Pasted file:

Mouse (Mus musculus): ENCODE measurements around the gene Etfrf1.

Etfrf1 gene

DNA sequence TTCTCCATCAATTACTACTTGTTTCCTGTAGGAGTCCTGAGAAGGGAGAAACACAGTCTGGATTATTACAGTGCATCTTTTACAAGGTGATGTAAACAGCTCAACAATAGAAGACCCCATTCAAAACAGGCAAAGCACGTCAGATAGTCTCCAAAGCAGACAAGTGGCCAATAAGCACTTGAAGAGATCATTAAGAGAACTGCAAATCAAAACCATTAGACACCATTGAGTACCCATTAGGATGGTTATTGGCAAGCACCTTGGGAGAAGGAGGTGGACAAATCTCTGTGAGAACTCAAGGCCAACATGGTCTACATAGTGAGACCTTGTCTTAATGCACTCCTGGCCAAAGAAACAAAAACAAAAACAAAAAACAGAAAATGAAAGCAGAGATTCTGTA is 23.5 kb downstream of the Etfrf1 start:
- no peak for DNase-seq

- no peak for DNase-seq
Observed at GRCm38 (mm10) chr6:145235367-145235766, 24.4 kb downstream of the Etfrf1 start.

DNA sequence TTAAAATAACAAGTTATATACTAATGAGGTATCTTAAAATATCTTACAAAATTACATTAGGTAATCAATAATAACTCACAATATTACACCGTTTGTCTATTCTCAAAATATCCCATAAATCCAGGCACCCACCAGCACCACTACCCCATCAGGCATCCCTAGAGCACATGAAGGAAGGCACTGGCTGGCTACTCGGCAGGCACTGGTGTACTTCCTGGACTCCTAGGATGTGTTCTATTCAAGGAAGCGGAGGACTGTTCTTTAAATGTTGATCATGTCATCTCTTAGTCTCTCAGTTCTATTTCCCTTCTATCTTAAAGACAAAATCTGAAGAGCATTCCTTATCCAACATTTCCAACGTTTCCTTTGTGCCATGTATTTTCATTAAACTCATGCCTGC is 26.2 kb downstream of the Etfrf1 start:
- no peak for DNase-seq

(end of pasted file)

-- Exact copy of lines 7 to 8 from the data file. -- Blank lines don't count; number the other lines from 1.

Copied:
DNA sequence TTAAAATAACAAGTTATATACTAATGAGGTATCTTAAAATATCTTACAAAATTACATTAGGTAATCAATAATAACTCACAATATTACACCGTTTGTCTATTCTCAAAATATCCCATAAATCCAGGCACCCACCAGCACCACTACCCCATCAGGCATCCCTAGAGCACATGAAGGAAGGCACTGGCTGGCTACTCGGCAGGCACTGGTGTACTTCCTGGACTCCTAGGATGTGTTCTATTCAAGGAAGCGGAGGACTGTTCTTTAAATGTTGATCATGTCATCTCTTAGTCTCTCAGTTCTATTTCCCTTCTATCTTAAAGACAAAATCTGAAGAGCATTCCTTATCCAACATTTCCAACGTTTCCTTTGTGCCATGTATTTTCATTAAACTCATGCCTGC is 26.2 kb downstream of the Etfrf1 start:
- no peak for DNase-seq